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The benefits of composite rather than local seed provenances for ecological restoration have recently been argued, largely on the basis of maximizing evolutionary potential. However, these arguments have downplayed the potentially negative consequences of outbreeding depression once mixed provenances interbreed. In this study, we compared intraspecific F1(More)
The domestication of maize (Zea mays sp. mays) from its wild progenitors represents an opportunity to investigate the timing and genetic basis of morphological divergence resulting from artificial selection on target genes. We compared sequence diversity of 30 candidate selected and 15 reference loci between the three populations of wild teosintes, maize(More)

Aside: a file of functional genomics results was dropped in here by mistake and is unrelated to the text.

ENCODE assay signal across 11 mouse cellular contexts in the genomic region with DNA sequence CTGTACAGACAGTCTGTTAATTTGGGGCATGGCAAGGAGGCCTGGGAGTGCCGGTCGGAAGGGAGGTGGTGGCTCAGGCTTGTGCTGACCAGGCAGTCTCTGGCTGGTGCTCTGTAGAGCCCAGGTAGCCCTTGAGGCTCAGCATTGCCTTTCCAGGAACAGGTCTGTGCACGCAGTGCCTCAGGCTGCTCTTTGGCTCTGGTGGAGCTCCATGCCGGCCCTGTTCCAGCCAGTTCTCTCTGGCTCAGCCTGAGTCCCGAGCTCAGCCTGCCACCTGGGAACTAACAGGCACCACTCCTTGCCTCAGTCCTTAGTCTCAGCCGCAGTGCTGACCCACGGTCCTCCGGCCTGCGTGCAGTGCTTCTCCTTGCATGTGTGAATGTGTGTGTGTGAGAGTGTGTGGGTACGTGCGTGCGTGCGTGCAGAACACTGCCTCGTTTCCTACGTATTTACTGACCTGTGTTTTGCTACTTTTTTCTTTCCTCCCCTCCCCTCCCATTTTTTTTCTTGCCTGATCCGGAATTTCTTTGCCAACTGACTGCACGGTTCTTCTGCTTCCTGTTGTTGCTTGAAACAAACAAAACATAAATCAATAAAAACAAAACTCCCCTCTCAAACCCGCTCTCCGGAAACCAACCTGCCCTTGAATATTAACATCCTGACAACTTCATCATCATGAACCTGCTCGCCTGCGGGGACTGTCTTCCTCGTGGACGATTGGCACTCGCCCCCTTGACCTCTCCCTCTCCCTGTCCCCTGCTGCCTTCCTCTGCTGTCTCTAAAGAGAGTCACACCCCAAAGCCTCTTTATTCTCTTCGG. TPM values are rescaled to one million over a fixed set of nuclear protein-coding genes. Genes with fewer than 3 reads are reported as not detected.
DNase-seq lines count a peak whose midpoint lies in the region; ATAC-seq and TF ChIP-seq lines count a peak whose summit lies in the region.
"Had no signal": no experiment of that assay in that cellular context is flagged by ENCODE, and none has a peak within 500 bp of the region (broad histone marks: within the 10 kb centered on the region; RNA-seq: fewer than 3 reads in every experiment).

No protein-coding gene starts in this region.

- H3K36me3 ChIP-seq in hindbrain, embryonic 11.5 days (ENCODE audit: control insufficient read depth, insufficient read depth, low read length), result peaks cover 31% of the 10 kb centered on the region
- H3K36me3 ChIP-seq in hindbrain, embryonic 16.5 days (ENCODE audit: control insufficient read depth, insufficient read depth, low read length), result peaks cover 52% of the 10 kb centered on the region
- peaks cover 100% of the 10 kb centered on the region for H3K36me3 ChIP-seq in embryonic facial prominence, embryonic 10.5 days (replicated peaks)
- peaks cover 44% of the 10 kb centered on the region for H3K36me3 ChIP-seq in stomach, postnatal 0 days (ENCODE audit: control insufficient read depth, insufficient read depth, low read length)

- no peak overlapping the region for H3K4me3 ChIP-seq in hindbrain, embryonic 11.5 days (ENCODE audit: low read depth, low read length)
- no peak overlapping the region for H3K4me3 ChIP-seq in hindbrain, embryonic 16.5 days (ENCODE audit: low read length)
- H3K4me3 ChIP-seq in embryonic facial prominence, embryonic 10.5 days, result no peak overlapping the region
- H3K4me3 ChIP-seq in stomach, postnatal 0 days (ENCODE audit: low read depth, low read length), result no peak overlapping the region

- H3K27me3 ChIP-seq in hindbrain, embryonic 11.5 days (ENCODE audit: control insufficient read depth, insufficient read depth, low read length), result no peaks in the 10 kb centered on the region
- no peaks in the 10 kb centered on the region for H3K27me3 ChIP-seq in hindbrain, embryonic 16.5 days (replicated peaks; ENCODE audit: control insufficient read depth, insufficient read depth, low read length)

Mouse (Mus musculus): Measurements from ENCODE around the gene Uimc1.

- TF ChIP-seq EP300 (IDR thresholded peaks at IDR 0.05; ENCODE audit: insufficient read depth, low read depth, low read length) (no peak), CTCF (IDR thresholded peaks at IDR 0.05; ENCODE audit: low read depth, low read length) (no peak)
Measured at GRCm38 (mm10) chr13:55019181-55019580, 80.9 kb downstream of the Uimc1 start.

Local, wild-collected seeds of native plants are recommended for use in ecological restoration to maintain patterns of adaptive variation. However, some environments are so drastically altered by exotic, invasive weeds that original environmental conditions may no longer exist. Under these circumstances, cultivated varieties selected for improved(More)
Efforts to re-establish native plant species should consider intraspecific variation if we are to restore genetic diversity and evolutionary potential. Data describing spatial genetic structure and the scale of adaptive differentiation are needed for restoration seed sourcing. Genetically defined provenance zones provide species-specific guidelines for the(More)
Genetic marker studies can assist restoration practice through selection of seed sources that conserve historical levels of gene diversity and population genetic differentiation. We examined genetic variation and structure within and among mainland and island populations of Elymus glaucus, a perennial bunchgrass species native to western North American(More)
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